If it isn’t efforts to boost numbers, Evangelicals also play the whore to the American political Right. We sell ourselves out, cheaply, in the name of conservative values, traditional family values, America’s God-fearing past, or some other righteous-sounding slogan to gain political clout and power in corrupt, worldly system. So much for rendering Caesar’s junk to Caesar.

Did it ever occur to us that being all things to all people (1 Cor 9.22) doesn’t require us to act like a desperate, ignored teenage girl who craves the affection of the jocks on the football team and thinks nothing is too slutty to gain their attention?

All these stunts are a sham, a gimmick, and a joke. They are the antithesis of everything the Church should be about. Seriously.

What did Christ give his Church to attract sinners? Word and Sacrament. Our real need is for forgiveness, so he gave us absolution in response to our confession. To satisfy the hunger of our souls, he gave us his body and blood as nourishment. It may appear that other means and methods are necessary to bring people to Christ, but this is a lie. We are the Bride of Christ. We ought to be seeking him instead of the approval of the world, because honestly, the latter only lasts as long as the girl is willing to put out or the boy is willing to do others’ dirty work.

Lord, have mercy.

photo credit: Creative Commons | jayeonkim via Compfight

on man’s sin and God’s love

INRI

God is loving to man, and loving in no small measure. For say not, ‘I have committed fornication and adultery: I have done dreadful things, and not once only, but often: will He forgive? Will He grant pardon?’

Hear what the Psalmist says: ‘How great is the multitude of Your goodness, O Lord!’

Your accumulated offenses surpass not the multitude of God’s mercies: your wounds surpass not the great Physician’s skill. Only give yourself up in faith: tell the Physician your ailment: say also, like David, ‘I said, I will confess me my sin unto the Lord,’ and the same shall be done in your case, which he says immediately, ‘And you forgave the wickedness of my heart.’

– St Cyril of Jerusalem, Second Catechetical Lecture

photo credit: Creative Commons | Martin Gommel via Compfight

Luther on anxiety

When I feel anxious about sin and hell, I remind myself that when I have Christ, I have all that is necessary. Neither death, sin, nor the devil can hurt me. If I believe in Christ, I have fulfilled the law; it cannot accuse me. I have conquered hell; it cannot hold me. Everything the Christ has is mine. Though him, we obtain all his possessions and eternal life. Even if I am weak in faith, I still have the same treasure and the same Christ that others have. There’s no difference: we are all made perfect through faith in him, not by what we do.

– Martin Luther

tangible sin, tangible forgiveness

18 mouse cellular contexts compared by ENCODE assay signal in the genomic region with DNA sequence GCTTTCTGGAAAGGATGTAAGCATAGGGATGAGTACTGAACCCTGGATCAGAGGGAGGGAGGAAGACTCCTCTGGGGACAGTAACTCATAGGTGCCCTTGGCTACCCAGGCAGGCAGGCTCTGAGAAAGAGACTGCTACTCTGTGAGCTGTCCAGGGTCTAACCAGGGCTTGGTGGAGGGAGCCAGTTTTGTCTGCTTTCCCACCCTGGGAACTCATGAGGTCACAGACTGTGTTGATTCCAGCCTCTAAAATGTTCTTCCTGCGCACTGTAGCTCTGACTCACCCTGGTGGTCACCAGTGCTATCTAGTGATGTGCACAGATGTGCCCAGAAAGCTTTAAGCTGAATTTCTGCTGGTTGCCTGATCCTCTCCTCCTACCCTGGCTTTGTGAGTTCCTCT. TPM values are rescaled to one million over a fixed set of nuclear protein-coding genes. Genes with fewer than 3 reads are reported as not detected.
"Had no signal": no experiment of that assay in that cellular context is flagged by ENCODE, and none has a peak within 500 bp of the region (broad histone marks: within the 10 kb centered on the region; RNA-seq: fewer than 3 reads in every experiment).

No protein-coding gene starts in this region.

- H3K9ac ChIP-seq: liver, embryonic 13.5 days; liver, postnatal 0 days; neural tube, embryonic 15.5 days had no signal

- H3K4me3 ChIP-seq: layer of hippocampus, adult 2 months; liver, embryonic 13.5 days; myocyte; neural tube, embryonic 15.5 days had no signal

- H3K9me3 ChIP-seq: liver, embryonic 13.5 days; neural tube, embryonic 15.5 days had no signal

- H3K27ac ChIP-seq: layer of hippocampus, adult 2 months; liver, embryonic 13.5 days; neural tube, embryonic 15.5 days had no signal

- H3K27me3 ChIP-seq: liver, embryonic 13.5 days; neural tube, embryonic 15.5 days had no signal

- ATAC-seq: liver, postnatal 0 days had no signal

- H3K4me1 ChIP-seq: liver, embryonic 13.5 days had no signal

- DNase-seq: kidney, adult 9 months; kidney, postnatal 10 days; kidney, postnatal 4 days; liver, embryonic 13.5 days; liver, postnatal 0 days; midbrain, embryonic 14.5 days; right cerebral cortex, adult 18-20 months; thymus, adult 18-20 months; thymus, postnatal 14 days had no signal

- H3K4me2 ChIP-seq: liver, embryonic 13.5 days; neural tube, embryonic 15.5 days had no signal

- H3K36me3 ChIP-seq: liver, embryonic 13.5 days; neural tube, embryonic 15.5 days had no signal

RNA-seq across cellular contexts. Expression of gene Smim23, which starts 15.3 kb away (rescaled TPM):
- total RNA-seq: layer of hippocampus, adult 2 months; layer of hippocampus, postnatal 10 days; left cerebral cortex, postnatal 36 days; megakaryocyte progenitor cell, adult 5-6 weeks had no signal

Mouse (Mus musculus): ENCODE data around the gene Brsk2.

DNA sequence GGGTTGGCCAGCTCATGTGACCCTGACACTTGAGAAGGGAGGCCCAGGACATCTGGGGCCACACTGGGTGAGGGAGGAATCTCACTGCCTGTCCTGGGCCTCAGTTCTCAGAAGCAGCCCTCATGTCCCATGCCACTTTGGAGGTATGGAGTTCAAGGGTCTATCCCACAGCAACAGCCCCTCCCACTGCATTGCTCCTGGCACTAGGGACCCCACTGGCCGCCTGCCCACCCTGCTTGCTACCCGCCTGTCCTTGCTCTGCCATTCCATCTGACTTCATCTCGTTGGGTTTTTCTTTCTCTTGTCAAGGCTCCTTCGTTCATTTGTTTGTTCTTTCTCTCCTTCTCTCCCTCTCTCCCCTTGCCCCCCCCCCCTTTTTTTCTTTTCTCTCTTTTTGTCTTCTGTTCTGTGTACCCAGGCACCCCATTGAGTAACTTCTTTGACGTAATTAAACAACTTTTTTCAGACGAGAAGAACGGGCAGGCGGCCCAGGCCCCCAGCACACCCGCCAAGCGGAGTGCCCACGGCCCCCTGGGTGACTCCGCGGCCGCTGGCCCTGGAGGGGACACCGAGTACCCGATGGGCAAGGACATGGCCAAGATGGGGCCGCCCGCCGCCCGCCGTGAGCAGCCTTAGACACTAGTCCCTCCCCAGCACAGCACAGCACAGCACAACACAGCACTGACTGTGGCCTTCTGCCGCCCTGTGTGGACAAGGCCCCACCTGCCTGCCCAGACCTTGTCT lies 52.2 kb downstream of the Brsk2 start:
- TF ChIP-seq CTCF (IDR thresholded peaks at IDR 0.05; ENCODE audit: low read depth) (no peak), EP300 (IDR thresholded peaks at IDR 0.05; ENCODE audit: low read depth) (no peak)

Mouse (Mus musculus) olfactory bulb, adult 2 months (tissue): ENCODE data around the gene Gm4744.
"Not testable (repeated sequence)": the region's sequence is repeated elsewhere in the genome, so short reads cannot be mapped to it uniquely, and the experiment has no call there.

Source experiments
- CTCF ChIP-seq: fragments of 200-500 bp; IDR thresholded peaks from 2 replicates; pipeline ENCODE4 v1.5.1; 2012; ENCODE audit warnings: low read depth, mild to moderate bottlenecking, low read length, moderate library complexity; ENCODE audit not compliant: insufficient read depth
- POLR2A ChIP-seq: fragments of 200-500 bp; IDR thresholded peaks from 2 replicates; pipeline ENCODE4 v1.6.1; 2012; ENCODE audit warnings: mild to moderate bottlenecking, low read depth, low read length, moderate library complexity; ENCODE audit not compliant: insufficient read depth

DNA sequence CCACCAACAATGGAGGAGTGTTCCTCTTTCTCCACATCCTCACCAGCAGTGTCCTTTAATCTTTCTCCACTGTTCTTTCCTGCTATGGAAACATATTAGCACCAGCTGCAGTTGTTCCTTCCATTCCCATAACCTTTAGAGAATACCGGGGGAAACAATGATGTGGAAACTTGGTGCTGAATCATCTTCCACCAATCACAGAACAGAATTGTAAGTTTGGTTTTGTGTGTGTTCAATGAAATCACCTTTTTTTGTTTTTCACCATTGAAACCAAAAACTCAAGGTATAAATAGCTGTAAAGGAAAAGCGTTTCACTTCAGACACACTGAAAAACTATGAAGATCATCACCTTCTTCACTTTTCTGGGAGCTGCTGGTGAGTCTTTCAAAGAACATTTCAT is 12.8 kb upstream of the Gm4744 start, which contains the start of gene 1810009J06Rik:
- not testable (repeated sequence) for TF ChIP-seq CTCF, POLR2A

bread and wine #1

The Spirit of the Lord God is on Me,
because the Lord has anointed Me
to bring good news to the poor.
He has sent Me to heal the brokenhearted,
to proclaim liberty to the captives
and freedom to the prisoners;
to proclaim the year of the Lord’s favor,
and the day of our God’s vengeance;
to comfort all who mourn,
to provide for those who mourn in Zion;
to give them a crown of beauty instead of ashes,
festive oil instead of mourning,
and splendid clothes instead of despair.
And they will be called righteous trees,
planted by the Lord
to glorify Him.

I greatly rejoice in the Lord,
I exult in my God;
for He has clothed me with the garments of salvation
and wrapped me in a robe of righteousness,
as a groom wears a turban
and as a bride adorns herself with her jewels.
For as the earth produces its growth,
and as a garden enables what is sown to spring up,
so the Lord God will cause righteousness and praise
to spring up before all the nations. (Isaiah 61.1-3, 10-11, HCSB)

What is this good news to the poor and brokenhearted; to the captives and imprisoned? Quit simply this: that God in Christ Jesus has clothed us ‘with the garments of salvation’ and a ‘robe of righteousness.’

This is not our doing, for we continually fall short. This is not our work, for our deeds are routinely sinful. No, instead ‘the Lord God will cause righteousness and praise to spring up’ where before our lives and works were barren and self-centered. This is God’s work of grace, freely given us on behalf and as a result of the Beloved.

In Christ our unrighteousness and sin is covered by his righteous perfection. Those sins and scars, no less real, are no more revealed and no more remembered. We are spotless, without blemish–beloved of God our Father.

How can we grasp so great a gift? Solely by faith.

But these truths are intangible and hidden, whereas the effects of my sin are tangible and ever before me! Take comfort. In the sacrament of the altar, God has–again in his mercy–given us something tangible upon which our weak faith can cling.

Hear the words of absolution.
See, touch, smell, and taste the bread and the wine.

Let all of your senses experience the promise of forgiveness in the body and blood of Christ.

Taste and see that the Lord is good.

photo credit: Creative Commons | khrawlings via Compfight